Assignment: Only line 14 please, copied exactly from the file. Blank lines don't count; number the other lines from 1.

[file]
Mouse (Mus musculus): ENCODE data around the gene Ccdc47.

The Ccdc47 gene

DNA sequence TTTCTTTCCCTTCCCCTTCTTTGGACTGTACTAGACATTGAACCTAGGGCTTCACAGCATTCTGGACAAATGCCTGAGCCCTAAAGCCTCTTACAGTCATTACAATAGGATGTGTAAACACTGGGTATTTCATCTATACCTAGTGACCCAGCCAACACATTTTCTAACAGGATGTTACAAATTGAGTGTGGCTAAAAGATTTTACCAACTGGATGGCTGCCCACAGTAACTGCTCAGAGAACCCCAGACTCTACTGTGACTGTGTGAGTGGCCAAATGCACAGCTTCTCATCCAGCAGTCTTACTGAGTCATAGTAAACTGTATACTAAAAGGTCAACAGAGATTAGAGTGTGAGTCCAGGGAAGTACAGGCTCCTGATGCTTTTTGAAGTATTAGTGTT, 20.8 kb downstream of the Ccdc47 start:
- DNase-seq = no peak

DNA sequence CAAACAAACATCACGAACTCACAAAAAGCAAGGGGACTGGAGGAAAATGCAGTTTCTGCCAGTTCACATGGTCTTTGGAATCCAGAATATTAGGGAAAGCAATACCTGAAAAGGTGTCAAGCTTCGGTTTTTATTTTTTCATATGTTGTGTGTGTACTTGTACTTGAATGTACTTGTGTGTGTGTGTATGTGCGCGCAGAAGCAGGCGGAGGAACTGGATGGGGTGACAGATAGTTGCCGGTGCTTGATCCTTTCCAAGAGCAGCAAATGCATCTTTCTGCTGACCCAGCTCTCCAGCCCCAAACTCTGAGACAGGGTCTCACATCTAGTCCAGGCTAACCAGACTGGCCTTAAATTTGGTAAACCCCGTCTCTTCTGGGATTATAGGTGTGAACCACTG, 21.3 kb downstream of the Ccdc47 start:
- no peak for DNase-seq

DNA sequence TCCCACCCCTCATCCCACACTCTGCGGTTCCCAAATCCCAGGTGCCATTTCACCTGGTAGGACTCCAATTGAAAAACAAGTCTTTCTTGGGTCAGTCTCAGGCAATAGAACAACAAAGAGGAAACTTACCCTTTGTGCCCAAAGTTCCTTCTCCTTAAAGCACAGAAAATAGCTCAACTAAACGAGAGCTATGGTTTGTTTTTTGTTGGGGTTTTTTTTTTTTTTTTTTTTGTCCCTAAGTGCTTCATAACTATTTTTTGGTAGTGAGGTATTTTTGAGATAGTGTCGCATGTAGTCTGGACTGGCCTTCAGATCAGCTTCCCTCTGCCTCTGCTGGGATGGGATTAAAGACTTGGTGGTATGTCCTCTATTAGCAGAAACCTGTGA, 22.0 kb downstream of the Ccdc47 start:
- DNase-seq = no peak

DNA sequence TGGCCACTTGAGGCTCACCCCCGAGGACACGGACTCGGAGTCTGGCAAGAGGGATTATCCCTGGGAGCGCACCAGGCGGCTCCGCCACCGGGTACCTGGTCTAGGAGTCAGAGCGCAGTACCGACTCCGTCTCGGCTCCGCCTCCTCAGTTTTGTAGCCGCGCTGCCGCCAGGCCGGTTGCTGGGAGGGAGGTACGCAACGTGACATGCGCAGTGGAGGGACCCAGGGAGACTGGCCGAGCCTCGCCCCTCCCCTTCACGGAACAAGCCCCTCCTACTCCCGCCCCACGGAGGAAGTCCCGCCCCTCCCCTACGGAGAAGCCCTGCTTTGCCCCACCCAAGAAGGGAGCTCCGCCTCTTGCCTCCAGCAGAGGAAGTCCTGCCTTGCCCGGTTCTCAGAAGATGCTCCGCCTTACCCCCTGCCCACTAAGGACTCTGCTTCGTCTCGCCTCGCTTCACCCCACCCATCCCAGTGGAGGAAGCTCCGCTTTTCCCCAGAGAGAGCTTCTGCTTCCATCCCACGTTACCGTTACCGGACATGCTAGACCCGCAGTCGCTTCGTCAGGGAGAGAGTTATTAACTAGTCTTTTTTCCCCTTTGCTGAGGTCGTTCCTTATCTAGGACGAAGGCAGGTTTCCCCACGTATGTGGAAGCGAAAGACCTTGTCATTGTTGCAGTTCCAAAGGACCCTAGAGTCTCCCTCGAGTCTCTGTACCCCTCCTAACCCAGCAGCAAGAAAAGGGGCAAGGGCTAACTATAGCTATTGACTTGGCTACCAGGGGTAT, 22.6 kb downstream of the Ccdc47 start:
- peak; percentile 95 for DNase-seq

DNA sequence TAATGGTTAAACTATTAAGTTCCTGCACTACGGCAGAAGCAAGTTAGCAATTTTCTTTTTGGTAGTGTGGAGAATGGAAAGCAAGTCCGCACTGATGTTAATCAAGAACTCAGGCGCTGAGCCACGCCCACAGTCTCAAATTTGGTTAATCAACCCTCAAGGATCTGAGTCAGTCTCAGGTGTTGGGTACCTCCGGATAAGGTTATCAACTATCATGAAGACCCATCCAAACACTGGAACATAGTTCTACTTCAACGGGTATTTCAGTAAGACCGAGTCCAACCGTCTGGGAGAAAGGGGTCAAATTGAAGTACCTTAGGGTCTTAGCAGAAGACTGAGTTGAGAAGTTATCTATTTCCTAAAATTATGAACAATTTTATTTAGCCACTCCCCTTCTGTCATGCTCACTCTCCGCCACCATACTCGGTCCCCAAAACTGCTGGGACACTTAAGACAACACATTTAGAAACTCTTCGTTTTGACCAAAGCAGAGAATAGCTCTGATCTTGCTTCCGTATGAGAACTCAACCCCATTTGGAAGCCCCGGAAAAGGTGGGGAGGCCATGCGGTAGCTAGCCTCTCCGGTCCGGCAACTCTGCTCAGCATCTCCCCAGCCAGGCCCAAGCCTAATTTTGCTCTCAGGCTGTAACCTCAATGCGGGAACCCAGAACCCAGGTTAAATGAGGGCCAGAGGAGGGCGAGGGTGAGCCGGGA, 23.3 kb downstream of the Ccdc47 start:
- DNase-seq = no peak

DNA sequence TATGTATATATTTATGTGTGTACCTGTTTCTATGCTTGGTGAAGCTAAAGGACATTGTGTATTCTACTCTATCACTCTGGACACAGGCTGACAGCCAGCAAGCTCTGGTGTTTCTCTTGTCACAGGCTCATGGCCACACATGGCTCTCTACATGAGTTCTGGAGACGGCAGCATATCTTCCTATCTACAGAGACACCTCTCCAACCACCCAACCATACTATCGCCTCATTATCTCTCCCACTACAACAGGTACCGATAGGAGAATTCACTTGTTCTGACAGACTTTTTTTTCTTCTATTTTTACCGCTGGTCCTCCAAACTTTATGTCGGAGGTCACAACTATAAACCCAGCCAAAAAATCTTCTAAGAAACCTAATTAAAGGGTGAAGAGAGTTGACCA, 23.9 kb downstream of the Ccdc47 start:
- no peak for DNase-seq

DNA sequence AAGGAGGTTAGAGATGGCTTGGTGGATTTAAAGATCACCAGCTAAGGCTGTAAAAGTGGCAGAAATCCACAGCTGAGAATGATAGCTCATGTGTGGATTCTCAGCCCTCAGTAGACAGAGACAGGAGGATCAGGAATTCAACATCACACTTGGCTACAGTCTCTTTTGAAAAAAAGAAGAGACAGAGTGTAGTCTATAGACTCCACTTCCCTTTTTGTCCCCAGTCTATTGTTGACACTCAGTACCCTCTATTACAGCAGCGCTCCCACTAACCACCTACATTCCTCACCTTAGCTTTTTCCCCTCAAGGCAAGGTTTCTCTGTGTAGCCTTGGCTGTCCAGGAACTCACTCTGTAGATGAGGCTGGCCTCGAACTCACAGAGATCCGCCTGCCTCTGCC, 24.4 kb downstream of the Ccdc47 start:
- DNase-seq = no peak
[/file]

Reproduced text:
- no peak for DNase-seq